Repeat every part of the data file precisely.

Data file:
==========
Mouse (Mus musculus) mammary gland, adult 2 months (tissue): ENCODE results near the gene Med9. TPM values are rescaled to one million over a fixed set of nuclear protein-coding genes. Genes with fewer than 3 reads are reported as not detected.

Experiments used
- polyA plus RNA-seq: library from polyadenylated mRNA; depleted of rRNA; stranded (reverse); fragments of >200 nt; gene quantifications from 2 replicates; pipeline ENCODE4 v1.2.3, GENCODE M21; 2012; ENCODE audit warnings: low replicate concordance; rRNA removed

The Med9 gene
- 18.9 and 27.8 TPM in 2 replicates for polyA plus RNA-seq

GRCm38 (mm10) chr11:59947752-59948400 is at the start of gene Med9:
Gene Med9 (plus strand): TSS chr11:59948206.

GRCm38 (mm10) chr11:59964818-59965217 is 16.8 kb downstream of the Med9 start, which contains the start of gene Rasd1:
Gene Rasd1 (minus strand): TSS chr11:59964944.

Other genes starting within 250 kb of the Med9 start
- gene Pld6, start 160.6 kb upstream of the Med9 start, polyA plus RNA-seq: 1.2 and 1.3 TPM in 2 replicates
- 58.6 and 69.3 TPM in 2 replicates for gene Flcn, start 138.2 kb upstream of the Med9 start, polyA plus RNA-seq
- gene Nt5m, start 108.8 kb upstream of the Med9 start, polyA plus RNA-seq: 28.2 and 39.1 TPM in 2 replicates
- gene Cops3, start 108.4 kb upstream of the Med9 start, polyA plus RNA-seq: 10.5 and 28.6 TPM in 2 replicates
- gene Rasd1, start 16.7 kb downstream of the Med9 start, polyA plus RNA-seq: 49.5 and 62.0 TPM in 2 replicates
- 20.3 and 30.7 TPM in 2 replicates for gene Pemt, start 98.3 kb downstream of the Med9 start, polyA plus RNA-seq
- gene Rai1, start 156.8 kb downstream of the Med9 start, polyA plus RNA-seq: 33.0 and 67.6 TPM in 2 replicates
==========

Mouse (Mus musculus) mammary gland, adult 2 months (tissue): ENCODE results near the gene Med9. TPM values are rescaled to one million over a fixed set of nuclear protein-coding genes. Genes with fewer than 3 reads are reported as not detected.

Experiments used
- polyA plus RNA-seq: library from polyadenylated mRNA; depleted of rRNA; stranded (reverse); fragments of >200 nt; gene quantifications from 2 replicates; pipeline ENCODE4 v1.2.3, GENCODE M21; 2012; ENCODE audit warnings: low replicate concordance; rRNA removed

The Med9 gene
- 18.9 and 27.8 TPM in 2 replicates for polyA plus RNA-seq

GRCm38 (mm10) chr11:59947752-59948400 is at the start of gene Med9:
Gene Med9 (plus strand): TSS chr11:59948206.

GRCm38 (mm10) chr11:59964818-59965217 is 16.8 kb downstream of the Med9 start, which contains the start of gene Rasd1:
Gene Rasd1 (minus strand): TSS chr11:59964944.

Other genes starting within 250 kb of the Med9 start
- gene Pld6, start 160.6 kb upstream of the Med9 start, polyA plus RNA-seq: 1.2 and 1.3 TPM in 2 replicates
- 58.6 and 69.3 TPM in 2 replicates for gene Flcn, start 138.2 kb upstream of the Med9 start, polyA plus RNA-seq
- gene Nt5m, start 108.8 kb upstream of the Med9 start, polyA plus RNA-seq: 28.2 and 39.1 TPM in 2 replicates
- gene Cops3, start 108.4 kb upstream of the Med9 start, polyA plus RNA-seq: 10.5 and 28.6 TPM in 2 replicates
- gene Rasd1, start 16.7 kb downstream of the Med9 start, polyA plus RNA-seq: 49.5 and 62.0 TPM in 2 replicates
- 20.3 and 30.7 TPM in 2 replicates for gene Pemt, start 98.3 kb downstream of the Med9 start, polyA plus RNA-seq
- gene Rai1, start 156.8 kb downstream of the Med9 start, polyA plus RNA-seq: 33.0 and 67.6 TPM in 2 replicates